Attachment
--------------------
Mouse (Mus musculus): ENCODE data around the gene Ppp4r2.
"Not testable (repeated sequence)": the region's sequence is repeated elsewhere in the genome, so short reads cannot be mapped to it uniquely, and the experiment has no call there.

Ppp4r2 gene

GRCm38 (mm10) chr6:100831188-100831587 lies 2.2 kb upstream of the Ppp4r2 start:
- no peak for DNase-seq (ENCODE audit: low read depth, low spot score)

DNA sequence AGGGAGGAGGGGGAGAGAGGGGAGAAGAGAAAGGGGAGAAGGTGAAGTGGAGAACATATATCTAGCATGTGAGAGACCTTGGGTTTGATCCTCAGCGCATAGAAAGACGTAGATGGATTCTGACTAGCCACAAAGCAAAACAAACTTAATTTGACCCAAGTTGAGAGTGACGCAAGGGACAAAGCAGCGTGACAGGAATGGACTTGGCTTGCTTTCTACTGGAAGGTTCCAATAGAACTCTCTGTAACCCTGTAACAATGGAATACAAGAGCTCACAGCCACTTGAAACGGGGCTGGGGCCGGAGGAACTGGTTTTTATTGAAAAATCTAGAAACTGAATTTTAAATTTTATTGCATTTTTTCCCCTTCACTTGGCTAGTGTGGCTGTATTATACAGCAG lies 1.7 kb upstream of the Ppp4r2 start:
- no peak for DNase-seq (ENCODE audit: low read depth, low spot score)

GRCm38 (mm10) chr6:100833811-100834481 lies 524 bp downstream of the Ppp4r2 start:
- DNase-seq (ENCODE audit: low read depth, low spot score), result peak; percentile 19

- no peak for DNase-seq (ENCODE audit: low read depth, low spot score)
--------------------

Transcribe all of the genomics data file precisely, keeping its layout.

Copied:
Mouse (Mus musculus): ENCODE data around the gene Ppp4r2.
"Not testable (repeated sequence)": the region's sequence is repeated elsewhere in the genome, so short reads cannot be mapped to it uniquely, and the experiment has no call there.

Ppp4r2 gene

GRCm38 (mm10) chr6:100831188-100831587 lies 2.2 kb upstream of the Ppp4r2 start:
- no peak for DNase-seq (ENCODE audit: low read depth, low spot score)

DNA sequence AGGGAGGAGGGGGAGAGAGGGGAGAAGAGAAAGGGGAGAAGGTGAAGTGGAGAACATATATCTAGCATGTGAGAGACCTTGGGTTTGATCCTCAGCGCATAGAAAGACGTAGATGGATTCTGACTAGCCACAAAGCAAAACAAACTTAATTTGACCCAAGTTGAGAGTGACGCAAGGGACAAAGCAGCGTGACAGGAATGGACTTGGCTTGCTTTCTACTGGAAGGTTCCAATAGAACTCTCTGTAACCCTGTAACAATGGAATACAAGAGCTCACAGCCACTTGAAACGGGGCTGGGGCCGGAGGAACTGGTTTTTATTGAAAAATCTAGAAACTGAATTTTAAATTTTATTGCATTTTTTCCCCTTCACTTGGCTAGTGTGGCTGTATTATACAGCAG lies 1.7 kb upstream of the Ppp4r2 start:
- no peak for DNase-seq (ENCODE audit: low read depth, low spot score)

GRCm38 (mm10) chr6:100833811-100834481 lies 524 bp downstream of the Ppp4r2 start:
- DNase-seq (ENCODE audit: low read depth, low spot score), result peak; percentile 19

- no peak for DNase-seq (ENCODE audit: low read depth, low spot score)